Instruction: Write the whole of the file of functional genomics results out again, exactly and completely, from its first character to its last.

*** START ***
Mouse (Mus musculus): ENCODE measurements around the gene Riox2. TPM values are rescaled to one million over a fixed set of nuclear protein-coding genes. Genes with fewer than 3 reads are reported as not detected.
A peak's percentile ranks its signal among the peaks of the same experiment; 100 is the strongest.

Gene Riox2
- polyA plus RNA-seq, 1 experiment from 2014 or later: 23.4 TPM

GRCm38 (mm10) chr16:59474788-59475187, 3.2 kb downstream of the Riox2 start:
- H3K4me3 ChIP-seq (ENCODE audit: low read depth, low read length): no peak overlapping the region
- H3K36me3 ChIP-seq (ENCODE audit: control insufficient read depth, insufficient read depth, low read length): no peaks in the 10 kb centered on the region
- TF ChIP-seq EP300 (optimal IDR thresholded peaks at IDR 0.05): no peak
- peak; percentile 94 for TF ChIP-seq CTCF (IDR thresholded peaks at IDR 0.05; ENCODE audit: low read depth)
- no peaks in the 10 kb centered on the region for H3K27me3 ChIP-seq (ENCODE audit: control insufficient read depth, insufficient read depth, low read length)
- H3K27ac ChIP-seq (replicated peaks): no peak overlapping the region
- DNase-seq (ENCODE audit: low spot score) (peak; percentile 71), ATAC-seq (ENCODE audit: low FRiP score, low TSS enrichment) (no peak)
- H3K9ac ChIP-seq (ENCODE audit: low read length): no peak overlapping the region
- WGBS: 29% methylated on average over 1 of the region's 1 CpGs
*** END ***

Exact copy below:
Mouse (Mus musculus): ENCODE measurements around the gene Riox2. TPM values are rescaled to one million over a fixed set of nuclear protein-coding genes. Genes with fewer than 3 reads are reported as not detected.
A peak's percentile ranks its signal among the peaks of the same experiment; 100 is the strongest.

Gene Riox2
- polyA plus RNA-seq, 1 experiment from 2014 or later: 23.4 TPM

GRCm38 (mm10) chr16:59474788-59475187, 3.2 kb downstream of the Riox2 start:
- H3K4me3 ChIP-seq (ENCODE audit: low read depth, low read length): no peak overlapping the region
- H3K36me3 ChIP-seq (ENCODE audit: control insufficient read depth, insufficient read depth, low read length): no peaks in the 10 kb centered on the region
- TF ChIP-seq EP300 (optimal IDR thresholded peaks at IDR 0.05): no peak
- peak; percentile 94 for TF ChIP-seq CTCF (IDR thresholded peaks at IDR 0.05; ENCODE audit: low read depth)
- no peaks in the 10 kb centered on the region for H3K27me3 ChIP-seq (ENCODE audit: control insufficient read depth, insufficient read depth, low read length)
- H3K27ac ChIP-seq (replicated peaks): no peak overlapping the region
- DNase-seq (ENCODE audit: low spot score) (peak; percentile 71), ATAC-seq (ENCODE audit: low FRiP score, low TSS enrichment) (no peak)
- H3K9ac ChIP-seq (ENCODE audit: low read length): no peak overlapping the region
- WGBS: 29% methylated on average over 1 of the region's 1 CpGs